2 March 2015 Edition
Letting go of old ways of thinking – John Alderdice
The sense of identity/culture not having changed must be addressed if the Protestant/unionist/loyalist identity is to really incorporate parity of esteem and develop a sense of self-confidence about the future
FEW THINGS strengthen my appreciation of our island home more than being away for a while. Other countries have their attractions but not the strength of attachment to places, and most especially to the people I love.
Working on conflicts in other places also emphasises to me the value of our Peace Process. Living up close we see its faults and incompleteness but, working with other intractable conflicts where communities are trapped in violence, I am constantly reminded of how far we have come. Our upcoming generations have the chance to live in a very different Northern Ireland than the one in which we grew up.
We no longer wake up to daily news of bombings and shootings that destroyed lives and families; we have political structures based on the principles of power-sharing and parity of esteem; our police service is more representative and accountable to the whole community; the robust protections we have for human and civil rights are the envy of many other places; and we have new sets of relationships with Britain and Ireland.
This is the constant refrain I hear from people elsewhere. We focus on the imperfections but they tell me how fortunate we are to be leaving our violence behind.
While human society is never free of challenges, inequities and difficulties, we also know that, despite our progress and the new structures, there is still unfinished business. Why should this be?
As individuals our personality is made up of our experiences that continue to affect us even when our situation changes.
People brought up without enough food learn to eat as much as possible any time they have the chance. If life changes and they have foodto spare, they often continue to eat according to the old pattern, resulting in overweight and poor health. The same behaviour that helped them survive comes to threaten their wellbeing and they continue even when the external circumstances change and it becomes harmful.
The same thing can happen with communities. We tend to stick with old ways of thinking and ‘being’.
• Some of those involved in the negotiations that led to the Good Friday Agreement commemorate the Agreement’s tenth anniversary in Belfast
Our new structures came about by negotiation and our people voted for a future based on fairness for all and parity of esteem but, although the structures have changed, communities often see things in the old ways.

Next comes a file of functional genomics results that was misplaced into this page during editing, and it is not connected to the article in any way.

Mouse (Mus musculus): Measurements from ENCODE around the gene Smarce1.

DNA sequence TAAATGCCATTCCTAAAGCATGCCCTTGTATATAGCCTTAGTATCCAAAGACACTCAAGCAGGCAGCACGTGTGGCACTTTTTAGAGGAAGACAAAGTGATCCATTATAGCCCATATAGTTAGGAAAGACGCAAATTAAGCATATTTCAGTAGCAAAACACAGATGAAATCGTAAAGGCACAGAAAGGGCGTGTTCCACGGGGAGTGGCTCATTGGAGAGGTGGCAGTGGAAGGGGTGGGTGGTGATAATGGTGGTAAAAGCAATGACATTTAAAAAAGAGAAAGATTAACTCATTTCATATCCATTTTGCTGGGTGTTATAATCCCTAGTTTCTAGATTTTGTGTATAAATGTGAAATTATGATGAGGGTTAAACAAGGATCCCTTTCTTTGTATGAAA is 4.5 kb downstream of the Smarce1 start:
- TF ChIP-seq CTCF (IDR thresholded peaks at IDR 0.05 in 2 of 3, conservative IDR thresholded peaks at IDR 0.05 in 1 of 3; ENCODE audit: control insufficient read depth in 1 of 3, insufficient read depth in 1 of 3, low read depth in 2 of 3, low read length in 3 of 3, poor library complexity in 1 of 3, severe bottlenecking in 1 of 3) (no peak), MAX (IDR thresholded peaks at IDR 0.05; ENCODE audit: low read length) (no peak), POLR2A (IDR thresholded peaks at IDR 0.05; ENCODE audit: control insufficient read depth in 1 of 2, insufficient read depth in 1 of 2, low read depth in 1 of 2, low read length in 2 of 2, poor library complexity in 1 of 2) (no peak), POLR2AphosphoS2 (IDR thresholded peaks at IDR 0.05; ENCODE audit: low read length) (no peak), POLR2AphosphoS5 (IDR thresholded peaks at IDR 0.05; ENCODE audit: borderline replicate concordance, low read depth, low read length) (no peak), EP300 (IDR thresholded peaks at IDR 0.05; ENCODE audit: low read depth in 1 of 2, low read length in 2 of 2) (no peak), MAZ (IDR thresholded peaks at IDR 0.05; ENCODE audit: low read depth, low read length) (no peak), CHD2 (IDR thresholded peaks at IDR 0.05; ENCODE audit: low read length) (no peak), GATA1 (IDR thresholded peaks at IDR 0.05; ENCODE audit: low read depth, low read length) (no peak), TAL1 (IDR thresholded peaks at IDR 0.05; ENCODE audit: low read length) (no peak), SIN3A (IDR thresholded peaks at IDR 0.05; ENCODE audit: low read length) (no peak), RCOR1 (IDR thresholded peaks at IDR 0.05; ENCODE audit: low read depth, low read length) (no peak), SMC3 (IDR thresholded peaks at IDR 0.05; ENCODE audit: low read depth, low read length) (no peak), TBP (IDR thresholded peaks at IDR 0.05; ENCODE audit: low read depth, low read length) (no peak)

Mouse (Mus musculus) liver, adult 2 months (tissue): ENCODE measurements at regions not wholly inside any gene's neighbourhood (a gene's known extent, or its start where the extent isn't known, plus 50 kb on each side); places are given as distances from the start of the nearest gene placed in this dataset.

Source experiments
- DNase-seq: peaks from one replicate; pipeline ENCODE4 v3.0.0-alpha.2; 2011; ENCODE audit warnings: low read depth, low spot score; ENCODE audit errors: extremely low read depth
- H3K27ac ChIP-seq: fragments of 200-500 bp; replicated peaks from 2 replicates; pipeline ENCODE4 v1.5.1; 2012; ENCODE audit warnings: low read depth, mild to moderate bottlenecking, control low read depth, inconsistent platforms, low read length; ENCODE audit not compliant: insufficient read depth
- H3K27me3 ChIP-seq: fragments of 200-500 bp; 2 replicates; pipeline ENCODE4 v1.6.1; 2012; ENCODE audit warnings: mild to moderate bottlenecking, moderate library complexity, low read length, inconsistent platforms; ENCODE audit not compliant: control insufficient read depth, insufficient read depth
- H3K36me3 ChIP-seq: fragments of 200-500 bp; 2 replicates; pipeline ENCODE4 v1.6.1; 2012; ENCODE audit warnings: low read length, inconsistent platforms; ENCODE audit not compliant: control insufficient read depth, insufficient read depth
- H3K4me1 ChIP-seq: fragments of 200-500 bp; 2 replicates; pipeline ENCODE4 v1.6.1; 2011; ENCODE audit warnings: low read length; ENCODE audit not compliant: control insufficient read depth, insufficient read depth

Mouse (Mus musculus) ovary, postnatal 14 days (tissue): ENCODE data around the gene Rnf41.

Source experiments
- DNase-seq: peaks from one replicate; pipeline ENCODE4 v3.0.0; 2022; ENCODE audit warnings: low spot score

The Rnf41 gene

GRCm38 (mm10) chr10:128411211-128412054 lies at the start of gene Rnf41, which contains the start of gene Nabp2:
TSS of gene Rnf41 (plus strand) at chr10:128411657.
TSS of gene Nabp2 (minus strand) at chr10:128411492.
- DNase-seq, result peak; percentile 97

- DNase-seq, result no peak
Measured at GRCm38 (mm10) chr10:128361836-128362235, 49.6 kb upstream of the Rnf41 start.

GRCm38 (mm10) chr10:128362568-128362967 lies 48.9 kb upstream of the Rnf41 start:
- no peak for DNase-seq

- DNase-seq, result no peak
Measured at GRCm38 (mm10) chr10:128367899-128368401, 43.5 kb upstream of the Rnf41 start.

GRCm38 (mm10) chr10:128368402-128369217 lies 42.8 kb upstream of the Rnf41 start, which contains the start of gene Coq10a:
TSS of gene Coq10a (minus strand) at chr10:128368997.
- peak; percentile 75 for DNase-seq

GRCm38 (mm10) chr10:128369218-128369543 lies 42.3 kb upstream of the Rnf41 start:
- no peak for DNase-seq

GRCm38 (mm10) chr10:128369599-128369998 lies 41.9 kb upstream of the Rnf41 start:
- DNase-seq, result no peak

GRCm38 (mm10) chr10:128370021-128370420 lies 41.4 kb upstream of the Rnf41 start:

It seems to me that an element of the identity or culture of the Protestant/unionist/loyalist (“PUL”) community still involves a sense of ‘dominance’ – a disposition to think and act as though they ought to still be in charge. For example, there is no need to negotiate and reach accommodations over flags and parades.
Some of this may come from a fear that if they are not dominant then their circumstances will reverse and they will be dominated by the Catholic/nationalist/republican community. I think that the problem here, however, is more to do with this dominance element of the sense of identity/culture not having changed and it must be addressed if the PUL identity is to really incorporate parity of esteem and develop a sense of self-confidence about the future.
In the Catholic/nationalist/republican community (“CNR”), generations of being dominated created an identity partly characterised by a sense of victimhood. Despite there now being parity of esteem in political, legal, social and economic opportunities, many people in the CNR community still operate as though they were victims rather than authors of our shared destiny, with all the opportunities and challenges that implies.
If this analysis of ‘anxious dominance’ and a ‘sense of victimhood’ as key components of the identities of the two sides of the community has any truth to it, the ‘unfinished business’ will not be resolved by more political deals, economic development, or the mere passage of time.
We all know how difficult it is to change our own personalities and our ‘way-of-being’. The ‘Uncomfortable Conversations’ that Declan Kearney has helped us realise are central to the way forward, will require challenging the narratives and attitudes within our own communities about how we leave behind these aspects of our culture and identity.
Culture and identity involve many things we quite properly want to preserve; however, they also contain attitudes and ways of behaving that we need to leave behind because they are no longer appropriate to the reality of our shared communal lives and have actually become harmful in the present and for the future.
Letting go of them will not happen easily or without effort.
• By profession a psychiatrist, psychotherapist and politician, John Alderdice has served as a Liberal Democrats member of the House of Lords at Westminster since 1996. He lives with his wife in Belfast but his academic home is now at Harris Manchester College, University of Oxford.